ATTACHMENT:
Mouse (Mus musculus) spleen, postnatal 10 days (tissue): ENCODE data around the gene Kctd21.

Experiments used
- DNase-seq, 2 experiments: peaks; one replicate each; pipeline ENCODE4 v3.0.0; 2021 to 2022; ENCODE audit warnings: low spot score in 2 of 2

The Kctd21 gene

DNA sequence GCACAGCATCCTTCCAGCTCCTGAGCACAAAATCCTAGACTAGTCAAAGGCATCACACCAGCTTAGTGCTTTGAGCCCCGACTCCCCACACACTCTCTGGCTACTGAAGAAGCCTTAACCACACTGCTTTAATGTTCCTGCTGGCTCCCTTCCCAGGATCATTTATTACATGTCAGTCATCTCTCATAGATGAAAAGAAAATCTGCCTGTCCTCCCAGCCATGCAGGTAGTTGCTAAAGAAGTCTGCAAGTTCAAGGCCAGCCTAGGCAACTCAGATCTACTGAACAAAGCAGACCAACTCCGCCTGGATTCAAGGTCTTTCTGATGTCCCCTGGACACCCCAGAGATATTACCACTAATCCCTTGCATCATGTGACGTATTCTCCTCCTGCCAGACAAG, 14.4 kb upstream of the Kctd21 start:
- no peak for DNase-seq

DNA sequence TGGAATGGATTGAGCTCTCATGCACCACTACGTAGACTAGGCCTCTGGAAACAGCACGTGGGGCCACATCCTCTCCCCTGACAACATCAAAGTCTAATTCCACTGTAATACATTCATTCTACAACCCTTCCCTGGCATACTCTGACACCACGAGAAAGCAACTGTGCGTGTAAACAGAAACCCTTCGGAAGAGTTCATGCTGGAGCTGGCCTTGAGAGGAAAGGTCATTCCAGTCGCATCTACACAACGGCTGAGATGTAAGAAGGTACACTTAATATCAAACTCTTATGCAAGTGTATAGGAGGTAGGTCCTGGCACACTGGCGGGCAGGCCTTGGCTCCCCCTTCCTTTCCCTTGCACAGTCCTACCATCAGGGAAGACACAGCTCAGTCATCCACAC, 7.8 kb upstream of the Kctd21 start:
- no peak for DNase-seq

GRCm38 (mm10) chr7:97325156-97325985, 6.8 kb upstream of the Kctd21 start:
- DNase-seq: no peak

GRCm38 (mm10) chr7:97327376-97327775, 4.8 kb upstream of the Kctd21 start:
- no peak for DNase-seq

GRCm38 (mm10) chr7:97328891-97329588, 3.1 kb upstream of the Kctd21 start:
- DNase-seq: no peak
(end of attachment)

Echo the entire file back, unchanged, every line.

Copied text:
Mouse (Mus musculus) spleen, postnatal 10 days (tissue): ENCODE data around the gene Kctd21.

Experiments used
- DNase-seq, 2 experiments: peaks; one replicate each; pipeline ENCODE4 v3.0.0; 2021 to 2022; ENCODE audit warnings: low spot score in 2 of 2

The Kctd21 gene

DNA sequence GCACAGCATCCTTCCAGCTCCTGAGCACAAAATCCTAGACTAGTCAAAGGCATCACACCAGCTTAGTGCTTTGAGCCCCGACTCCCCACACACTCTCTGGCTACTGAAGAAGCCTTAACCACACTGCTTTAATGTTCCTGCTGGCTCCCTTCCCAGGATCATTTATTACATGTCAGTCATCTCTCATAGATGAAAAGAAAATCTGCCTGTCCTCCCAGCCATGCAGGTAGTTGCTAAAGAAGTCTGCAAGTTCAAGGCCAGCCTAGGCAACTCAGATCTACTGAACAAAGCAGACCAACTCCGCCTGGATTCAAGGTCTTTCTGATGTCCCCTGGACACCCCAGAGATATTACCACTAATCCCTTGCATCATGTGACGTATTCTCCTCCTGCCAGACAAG, 14.4 kb upstream of the Kctd21 start:
- no peak for DNase-seq

DNA sequence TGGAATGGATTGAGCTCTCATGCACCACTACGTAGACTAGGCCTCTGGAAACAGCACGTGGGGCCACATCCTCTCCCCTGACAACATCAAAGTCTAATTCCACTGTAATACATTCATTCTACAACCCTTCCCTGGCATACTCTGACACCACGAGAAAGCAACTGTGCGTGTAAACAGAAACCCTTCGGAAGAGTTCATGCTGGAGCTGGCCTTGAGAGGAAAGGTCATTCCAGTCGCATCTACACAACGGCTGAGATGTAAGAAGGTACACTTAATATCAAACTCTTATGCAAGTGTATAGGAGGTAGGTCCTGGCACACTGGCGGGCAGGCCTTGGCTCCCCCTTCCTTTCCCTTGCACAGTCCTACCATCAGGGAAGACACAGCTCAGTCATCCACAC, 7.8 kb upstream of the Kctd21 start:
- no peak for DNase-seq

GRCm38 (mm10) chr7:97325156-97325985, 6.8 kb upstream of the Kctd21 start:
- DNase-seq: no peak

GRCm38 (mm10) chr7:97327376-97327775, 4.8 kb upstream of the Kctd21 start:
- no peak for DNase-seq

GRCm38 (mm10) chr7:97328891-97329588, 3.1 kb upstream of the Kctd21 start:
- DNase-seq: no peak